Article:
Scenes from The Story of the Western Wing

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Artist: Traditionally attributed to Qiu Ying 仇英 (ca. 1494-1552)
Historical period(s)
Qing dynasty, 18th-19th century
Ink and color on silk
H x W (leaf a): 18.5 x 38 cm (7 5/16 x 14 15/16 in)
Credit Line
Gift of Charles Lang Freer
Freer Gallery of Art
Accession Number
On View Location
Currently not on view
Album, Painting


banana tree, blue-and-green style, China, garden, horse, landscape, Qing dynasty (1644 - 1911), rock, The Story of the Western Wing, woman
Provenance information is currently unavailable

In Chinese literature, gardens sometimes serve as a setting for romantic assignations. The scene illustrates an episode in a popular love story, which became the subject of a play titled The Story of the Western Wing. While touring a Buddhist temple, an aspiring young scholar stumbles across two female lodgers, Oriole (Cui Yingying) and her maid Crimson (Hongniang), and he becomes immediately enamored with Oriole. Having received a suggestive written response to his overtures, he scales the wall of Oriole's garden one night. There, Crimson waits to lead him to her mistress, who plans to scold the youth for his forwardness. With its trellised flowering vines, broad-leafed banana trees, and large decorative rock, the temple courtyard is indistinguishable from one found in a typical domestic compound and lends the composition a sense of intimacy.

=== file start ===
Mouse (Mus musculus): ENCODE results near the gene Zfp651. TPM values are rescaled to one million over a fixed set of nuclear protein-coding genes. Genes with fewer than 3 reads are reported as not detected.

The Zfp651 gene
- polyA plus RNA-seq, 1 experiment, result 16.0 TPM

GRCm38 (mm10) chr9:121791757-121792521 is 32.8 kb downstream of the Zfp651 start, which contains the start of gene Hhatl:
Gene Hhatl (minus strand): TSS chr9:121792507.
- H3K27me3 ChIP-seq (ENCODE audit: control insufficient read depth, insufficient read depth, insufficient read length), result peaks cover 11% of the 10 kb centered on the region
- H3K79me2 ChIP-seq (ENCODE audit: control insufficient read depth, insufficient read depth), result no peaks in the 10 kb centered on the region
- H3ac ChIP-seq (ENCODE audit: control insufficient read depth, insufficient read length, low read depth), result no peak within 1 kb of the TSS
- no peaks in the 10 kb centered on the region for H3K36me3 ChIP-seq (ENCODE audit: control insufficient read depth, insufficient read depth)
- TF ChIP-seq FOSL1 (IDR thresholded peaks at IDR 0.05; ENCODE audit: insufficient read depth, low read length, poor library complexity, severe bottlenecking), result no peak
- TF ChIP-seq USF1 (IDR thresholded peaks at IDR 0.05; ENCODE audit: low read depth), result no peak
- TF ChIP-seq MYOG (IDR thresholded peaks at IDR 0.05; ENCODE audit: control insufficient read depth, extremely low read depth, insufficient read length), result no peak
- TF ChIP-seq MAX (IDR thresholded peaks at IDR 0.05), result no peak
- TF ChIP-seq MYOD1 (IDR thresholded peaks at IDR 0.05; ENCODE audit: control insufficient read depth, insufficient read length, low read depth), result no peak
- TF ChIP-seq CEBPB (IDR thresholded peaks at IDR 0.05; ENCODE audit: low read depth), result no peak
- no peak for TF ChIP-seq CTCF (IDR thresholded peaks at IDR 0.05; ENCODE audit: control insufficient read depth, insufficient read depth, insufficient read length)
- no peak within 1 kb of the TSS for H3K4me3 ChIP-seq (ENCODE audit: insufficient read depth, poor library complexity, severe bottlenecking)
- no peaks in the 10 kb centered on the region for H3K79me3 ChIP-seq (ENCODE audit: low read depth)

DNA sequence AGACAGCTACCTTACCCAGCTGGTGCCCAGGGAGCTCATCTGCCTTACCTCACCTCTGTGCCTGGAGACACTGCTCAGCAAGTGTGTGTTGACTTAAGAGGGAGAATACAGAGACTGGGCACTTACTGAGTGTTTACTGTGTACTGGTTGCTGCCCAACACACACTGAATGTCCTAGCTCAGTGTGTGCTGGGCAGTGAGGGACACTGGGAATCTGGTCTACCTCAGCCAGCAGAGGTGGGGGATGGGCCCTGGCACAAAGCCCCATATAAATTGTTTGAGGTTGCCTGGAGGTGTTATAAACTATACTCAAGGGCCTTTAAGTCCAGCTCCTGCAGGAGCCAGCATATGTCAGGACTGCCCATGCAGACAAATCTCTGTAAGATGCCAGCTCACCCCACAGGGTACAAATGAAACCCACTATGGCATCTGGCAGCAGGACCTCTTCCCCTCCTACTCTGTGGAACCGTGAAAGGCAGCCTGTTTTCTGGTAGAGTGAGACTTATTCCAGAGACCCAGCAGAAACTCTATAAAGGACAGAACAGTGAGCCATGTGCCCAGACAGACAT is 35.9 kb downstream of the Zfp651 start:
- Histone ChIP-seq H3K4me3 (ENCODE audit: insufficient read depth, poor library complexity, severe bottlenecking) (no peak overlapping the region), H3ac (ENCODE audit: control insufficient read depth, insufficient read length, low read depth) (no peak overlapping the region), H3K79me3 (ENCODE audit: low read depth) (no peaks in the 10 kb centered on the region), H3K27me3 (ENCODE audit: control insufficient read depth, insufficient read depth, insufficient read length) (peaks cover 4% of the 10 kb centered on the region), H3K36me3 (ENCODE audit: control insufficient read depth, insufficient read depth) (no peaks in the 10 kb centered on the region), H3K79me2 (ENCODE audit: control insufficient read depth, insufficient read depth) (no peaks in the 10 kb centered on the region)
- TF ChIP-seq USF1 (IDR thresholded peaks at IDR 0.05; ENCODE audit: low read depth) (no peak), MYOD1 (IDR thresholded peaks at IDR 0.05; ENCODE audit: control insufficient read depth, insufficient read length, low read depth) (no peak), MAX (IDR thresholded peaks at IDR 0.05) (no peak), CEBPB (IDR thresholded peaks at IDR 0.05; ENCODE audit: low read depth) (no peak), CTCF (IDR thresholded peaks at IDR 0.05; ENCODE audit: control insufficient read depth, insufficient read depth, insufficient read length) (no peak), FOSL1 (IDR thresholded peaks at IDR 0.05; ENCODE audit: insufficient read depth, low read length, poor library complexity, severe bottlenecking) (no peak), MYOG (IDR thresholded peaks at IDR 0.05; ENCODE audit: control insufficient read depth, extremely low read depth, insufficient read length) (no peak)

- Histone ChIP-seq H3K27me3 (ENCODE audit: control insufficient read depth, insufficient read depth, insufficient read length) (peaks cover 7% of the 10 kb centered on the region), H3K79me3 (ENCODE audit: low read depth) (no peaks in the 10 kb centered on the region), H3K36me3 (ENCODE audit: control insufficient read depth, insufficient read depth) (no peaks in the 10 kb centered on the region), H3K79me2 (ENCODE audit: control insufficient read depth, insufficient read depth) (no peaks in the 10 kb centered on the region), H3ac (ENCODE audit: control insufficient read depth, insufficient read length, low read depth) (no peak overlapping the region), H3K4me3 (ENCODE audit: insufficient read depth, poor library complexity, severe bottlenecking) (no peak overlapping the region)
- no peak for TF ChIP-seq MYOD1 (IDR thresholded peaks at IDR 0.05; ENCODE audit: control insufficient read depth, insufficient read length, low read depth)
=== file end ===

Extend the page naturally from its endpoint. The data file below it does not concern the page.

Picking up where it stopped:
Published References
  • Osvald Siren. Gardens of China. New York. pl. 91a, f.
  • James Cahill. Pictures for Use and Pleasure: Vernacular Painting in High Qing China. Berkeley and Los Angeles. pp. 134-135, fig. 4.34.
Collection Area(s)
Chinese Art
Web Resources
Google Cultural Institute
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